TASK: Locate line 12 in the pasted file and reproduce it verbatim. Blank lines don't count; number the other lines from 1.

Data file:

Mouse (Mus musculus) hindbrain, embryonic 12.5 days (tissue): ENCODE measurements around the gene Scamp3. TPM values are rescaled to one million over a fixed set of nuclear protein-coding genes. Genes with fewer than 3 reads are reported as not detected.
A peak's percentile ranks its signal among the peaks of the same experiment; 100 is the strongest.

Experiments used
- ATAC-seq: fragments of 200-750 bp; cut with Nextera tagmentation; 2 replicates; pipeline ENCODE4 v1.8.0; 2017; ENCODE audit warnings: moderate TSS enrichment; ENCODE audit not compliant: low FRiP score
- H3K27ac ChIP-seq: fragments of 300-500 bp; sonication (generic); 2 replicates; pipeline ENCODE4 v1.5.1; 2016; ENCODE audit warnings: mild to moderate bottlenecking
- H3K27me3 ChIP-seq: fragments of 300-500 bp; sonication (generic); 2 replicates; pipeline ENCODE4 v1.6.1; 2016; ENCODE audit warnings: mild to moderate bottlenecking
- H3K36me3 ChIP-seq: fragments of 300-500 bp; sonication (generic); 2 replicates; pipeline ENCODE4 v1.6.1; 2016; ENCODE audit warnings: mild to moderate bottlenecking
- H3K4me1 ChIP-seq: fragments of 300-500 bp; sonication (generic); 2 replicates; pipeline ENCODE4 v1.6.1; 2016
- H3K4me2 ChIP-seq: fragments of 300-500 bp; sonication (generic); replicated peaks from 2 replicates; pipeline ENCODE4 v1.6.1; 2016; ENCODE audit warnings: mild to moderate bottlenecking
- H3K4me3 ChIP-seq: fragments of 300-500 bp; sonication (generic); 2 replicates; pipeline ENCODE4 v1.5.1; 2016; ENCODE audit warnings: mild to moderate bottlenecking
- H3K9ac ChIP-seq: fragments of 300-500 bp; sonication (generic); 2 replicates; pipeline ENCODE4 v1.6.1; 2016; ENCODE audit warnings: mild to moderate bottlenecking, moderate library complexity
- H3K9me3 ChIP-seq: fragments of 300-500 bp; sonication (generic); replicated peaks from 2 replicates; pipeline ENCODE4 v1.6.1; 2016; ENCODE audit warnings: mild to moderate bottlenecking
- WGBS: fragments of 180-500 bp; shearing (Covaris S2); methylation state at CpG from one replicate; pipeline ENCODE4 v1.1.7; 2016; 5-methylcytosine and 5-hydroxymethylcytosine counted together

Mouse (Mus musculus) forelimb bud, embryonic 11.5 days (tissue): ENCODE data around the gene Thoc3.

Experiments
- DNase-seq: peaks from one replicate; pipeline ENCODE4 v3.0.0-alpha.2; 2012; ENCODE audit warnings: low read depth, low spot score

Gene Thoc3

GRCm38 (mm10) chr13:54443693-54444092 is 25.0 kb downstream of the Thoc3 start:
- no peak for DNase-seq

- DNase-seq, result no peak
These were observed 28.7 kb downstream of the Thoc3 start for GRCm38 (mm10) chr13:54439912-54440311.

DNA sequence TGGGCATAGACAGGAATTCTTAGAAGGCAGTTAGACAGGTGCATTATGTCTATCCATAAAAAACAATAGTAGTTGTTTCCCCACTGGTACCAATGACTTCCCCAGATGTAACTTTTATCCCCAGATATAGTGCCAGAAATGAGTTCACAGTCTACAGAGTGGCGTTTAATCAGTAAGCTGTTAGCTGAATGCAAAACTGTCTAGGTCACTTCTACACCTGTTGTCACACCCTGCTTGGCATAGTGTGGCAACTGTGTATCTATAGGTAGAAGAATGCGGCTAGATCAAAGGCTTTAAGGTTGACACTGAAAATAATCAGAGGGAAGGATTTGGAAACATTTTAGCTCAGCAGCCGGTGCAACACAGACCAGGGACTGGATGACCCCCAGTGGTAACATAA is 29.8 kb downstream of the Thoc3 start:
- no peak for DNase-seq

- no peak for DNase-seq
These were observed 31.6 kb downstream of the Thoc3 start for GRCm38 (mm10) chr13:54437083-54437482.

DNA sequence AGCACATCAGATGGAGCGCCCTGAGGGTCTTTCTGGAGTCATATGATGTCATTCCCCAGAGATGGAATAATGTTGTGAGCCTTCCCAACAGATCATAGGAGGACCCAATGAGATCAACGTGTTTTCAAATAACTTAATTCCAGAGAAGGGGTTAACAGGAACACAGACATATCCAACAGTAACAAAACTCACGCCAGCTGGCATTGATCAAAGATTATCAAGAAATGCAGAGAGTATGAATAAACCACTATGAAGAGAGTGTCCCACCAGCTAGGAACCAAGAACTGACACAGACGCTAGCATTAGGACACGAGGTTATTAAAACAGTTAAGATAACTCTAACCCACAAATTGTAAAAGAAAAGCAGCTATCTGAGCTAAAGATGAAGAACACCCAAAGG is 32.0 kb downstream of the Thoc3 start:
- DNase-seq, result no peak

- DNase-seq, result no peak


- H3K9me3 ChIP-seq: fragments of 300-500 bp; sonication (generic); replicated peaks from 2 replicates; pipeline ENCODE4 v1.6.1; 2016; ENCODE audit warnings: mild to moderate bottlenecking